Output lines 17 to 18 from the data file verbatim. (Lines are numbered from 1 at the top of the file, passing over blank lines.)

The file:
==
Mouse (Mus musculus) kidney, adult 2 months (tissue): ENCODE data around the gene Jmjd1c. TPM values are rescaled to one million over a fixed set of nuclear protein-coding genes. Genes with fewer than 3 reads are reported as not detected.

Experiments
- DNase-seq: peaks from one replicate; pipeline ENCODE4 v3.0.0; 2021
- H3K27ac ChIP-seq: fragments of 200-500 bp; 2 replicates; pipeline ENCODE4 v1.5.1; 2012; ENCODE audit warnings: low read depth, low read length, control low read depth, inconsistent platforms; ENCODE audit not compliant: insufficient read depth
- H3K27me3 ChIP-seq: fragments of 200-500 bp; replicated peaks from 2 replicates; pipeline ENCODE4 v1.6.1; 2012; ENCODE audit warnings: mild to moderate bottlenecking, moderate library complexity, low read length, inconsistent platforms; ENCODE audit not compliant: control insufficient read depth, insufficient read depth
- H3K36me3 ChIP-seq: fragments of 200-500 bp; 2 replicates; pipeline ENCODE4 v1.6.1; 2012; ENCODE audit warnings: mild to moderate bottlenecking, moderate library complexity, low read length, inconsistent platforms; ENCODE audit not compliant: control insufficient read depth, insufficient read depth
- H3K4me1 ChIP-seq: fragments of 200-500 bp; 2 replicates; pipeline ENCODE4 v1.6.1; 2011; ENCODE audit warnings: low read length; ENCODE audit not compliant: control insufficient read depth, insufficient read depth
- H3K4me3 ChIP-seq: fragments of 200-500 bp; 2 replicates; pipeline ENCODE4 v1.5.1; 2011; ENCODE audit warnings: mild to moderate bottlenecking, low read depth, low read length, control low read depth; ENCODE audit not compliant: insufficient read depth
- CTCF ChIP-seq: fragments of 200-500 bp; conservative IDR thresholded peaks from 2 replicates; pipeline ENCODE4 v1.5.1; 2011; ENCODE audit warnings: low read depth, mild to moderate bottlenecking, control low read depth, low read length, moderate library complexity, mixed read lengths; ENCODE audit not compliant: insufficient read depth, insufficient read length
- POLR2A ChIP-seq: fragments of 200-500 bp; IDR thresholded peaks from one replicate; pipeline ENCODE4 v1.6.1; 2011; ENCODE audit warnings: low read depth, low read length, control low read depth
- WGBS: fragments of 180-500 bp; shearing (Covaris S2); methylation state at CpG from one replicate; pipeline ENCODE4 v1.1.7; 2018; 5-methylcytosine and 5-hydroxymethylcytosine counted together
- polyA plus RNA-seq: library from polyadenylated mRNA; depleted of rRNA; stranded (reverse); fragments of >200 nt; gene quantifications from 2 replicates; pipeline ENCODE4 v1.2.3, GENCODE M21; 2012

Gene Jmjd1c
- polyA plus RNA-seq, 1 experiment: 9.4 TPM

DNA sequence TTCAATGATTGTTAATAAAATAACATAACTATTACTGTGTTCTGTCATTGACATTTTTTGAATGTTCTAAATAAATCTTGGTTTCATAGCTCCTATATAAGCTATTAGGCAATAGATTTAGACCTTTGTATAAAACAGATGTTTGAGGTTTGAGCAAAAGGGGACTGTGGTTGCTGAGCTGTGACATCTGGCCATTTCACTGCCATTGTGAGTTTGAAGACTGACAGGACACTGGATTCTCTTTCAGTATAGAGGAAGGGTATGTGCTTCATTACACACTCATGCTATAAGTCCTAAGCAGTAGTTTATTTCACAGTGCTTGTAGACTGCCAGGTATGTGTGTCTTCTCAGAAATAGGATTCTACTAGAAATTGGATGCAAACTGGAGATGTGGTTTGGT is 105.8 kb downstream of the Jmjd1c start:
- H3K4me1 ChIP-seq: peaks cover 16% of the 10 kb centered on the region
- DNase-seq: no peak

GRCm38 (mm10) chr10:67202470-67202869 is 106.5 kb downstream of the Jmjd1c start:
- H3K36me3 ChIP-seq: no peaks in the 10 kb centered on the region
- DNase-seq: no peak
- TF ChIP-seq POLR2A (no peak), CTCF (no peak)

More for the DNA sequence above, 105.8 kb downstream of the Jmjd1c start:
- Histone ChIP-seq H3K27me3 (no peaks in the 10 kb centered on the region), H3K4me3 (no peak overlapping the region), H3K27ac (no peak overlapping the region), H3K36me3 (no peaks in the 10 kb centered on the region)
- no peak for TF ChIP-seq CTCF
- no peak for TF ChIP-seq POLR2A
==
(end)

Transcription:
- DNase-seq: no peak

GRCm38 (mm10) chr10:67202470-67202869 is 106.5 kb downstream of the Jmjd1c start: